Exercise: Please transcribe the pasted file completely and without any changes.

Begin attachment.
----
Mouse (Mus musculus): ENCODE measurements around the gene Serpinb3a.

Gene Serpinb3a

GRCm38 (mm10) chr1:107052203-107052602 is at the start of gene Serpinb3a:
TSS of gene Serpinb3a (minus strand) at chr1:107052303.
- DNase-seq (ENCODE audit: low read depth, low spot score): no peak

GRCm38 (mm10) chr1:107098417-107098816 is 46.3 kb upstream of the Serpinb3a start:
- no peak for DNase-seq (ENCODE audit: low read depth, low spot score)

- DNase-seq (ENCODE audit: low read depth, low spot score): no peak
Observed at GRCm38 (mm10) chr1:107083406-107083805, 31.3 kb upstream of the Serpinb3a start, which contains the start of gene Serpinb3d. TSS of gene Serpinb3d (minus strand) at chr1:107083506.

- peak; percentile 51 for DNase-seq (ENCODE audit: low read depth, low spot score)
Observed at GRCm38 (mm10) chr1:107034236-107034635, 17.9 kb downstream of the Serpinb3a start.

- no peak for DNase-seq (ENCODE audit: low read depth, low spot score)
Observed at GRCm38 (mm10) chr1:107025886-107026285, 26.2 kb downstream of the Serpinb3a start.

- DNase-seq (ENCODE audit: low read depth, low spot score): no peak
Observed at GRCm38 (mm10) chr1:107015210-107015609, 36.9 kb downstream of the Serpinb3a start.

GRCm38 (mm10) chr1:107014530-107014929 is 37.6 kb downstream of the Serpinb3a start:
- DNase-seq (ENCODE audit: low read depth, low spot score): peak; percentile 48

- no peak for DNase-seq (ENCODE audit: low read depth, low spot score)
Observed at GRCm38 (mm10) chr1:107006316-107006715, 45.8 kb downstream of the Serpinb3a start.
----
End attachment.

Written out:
Mouse (Mus musculus): ENCODE measurements around the gene Serpinb3a.

Gene Serpinb3a

GRCm38 (mm10) chr1:107052203-107052602 is at the start of gene Serpinb3a:
TSS of gene Serpinb3a (minus strand) at chr1:107052303.
- DNase-seq (ENCODE audit: low read depth, low spot score): no peak

GRCm38 (mm10) chr1:107098417-107098816 is 46.3 kb upstream of the Serpinb3a start:
- no peak for DNase-seq (ENCODE audit: low read depth, low spot score)

- DNase-seq (ENCODE audit: low read depth, low spot score): no peak
Observed at GRCm38 (mm10) chr1:107083406-107083805, 31.3 kb upstream of the Serpinb3a start, which contains the start of gene Serpinb3d. TSS of gene Serpinb3d (minus strand) at chr1:107083506.

- peak; percentile 51 for DNase-seq (ENCODE audit: low read depth, low spot score)
Observed at GRCm38 (mm10) chr1:107034236-107034635, 17.9 kb downstream of the Serpinb3a start.

- no peak for DNase-seq (ENCODE audit: low read depth, low spot score)
Observed at GRCm38 (mm10) chr1:107025886-107026285, 26.2 kb downstream of the Serpinb3a start.

- DNase-seq (ENCODE audit: low read depth, low spot score): no peak
Observed at GRCm38 (mm10) chr1:107015210-107015609, 36.9 kb downstream of the Serpinb3a start.

GRCm38 (mm10) chr1:107014530-107014929 is 37.6 kb downstream of the Serpinb3a start:
- DNase-seq (ENCODE audit: low read depth, low spot score): peak; percentile 48

- no peak for DNase-seq (ENCODE audit: low read depth, low spot score)
Observed at GRCm38 (mm10) chr1:107006316-107006715, 45.8 kb downstream of the Serpinb3a start.